Featured Alumni: Victor Ng
My alumni that I get to “investigate in depth” is Victor Ng, and I’m excited. I have been reading about his work since before I even applied to CMU: he stood out as one of the first and youngest designers I’d seen to use their work for social change. As I started to research him for this project, I learned more about how much ethics and social awareness inform his practice.
First off, I got some background information about him from the survey questions he initially filled out. These are some highlights that stood out to me:
- There is a lot of potential to use design to reshape our civic lives. He pointed out how poorly the first rollout of healthcare.gov went: good design could fix this
2/12–14: Diving deeper
Now is a time to take a serious look at my alumni and the a designer that I can connect to him. I didn’t immediately want to pair Victor with the designer he said most inspired him, but Tibor Kalman is a really interesting guy and I ended up spending a lot of time learning about his work. Kalman was a really interesting person who influenced a lot of the graphics and visuals we see today in advertising and editorial illustration, but very few people know his name. He was the editor of the magazine Colors, published by Benetton, and I discovered a lot of the early issues are scanned and published online. It’s really interesting to look at.
I’m starting to get a sense of Tibor’s graphic style. I see it in the clever Colors logo:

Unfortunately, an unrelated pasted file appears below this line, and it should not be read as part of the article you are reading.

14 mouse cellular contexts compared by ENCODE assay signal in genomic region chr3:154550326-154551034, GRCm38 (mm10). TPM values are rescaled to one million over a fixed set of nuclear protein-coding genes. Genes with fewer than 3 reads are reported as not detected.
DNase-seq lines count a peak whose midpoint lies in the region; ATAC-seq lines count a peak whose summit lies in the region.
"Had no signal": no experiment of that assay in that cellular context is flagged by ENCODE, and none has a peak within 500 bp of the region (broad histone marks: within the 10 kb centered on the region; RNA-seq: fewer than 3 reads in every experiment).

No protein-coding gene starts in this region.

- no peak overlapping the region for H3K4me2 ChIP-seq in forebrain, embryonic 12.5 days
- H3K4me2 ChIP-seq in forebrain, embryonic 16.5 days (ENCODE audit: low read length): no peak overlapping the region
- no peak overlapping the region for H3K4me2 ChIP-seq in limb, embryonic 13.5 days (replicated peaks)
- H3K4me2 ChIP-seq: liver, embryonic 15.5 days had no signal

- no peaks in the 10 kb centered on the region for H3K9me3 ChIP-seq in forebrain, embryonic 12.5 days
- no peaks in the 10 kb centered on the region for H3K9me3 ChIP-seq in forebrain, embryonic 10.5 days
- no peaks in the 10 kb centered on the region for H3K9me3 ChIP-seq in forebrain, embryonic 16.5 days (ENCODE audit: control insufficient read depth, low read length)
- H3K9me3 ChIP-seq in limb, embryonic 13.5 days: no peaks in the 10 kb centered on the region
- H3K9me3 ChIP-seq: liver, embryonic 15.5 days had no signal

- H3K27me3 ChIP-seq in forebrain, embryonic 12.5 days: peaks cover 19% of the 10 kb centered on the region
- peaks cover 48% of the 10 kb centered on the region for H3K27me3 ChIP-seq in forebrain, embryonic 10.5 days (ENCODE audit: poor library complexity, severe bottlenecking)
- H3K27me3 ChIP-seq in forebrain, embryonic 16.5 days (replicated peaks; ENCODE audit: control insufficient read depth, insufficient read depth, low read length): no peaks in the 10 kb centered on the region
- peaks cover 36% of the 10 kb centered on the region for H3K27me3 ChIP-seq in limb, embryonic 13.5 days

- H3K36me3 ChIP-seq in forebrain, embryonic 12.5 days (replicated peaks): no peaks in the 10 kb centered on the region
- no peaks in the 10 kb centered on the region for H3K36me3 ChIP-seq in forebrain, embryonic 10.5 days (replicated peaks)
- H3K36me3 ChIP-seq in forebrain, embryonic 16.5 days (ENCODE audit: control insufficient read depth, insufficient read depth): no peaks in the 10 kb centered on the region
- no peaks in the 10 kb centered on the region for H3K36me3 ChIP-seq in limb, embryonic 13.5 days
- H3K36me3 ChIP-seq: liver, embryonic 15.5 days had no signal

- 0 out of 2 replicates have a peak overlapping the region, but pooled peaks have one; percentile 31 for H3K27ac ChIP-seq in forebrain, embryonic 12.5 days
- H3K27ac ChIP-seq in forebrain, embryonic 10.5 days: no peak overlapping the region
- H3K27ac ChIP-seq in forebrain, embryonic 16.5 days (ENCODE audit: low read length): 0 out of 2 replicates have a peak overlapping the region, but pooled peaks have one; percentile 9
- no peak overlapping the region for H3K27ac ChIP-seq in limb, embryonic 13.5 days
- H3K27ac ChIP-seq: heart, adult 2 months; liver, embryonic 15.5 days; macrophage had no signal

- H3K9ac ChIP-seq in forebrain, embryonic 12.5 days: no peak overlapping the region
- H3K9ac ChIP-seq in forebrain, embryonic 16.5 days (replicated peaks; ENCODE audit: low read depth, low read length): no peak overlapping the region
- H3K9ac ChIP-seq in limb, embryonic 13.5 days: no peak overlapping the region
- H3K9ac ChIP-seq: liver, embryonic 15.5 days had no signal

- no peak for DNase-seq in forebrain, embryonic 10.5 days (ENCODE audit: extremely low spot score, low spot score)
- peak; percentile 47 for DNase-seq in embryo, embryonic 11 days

I did notice a parallel between Kalman and Victor: they both are interested in designing for service, particularly people with disabilities or just varying backgrounds. They demonstrate empathy for the diversity of their users. Victor, for example, was part of the team that implemented expanded gender options for Pinterest users. Kalman’s color magazine accommodated a global audience by combining 2 different languages in one spread about HIV.
In class, we went over a set of spreads created by past students on renowned communications designers. We were mostly looking at how the actual writing was structured, and then how the spread was organized to accompany this. I found it challenging to not immediately critique the visual elements on these pages. I noticed that many of the narratives were organized around a timeline, with most of the transition between paragraphs guided by the main influences on the designer’s life. The spread I specifically analyzed utilized a graphic timeline that paired global events with the designer (Seymour Chwast)’s life events. It seems like an obvious addition, but it was helpful. I’m not sure if I’ll want to use something similar, or turn this narrative more on it’s head.
Also in class, we explored a set of interactive webpages. Some were very well executed and interesting to use, and gave me a lot of inspiration for what I’ll be trying to incorporate in the interactive version of this site. Specifically, Alice and I looked at “Places of Intimacy”, an anthology of 30 stories describing intimate relationships in different places, sponsored by the condom company SKYN. I was drawn into the site mostly because of the combination of immerise imagery/graphics and the scroll function in order to navigate. I’m jotting down all of the little interactive elements I like to remember later.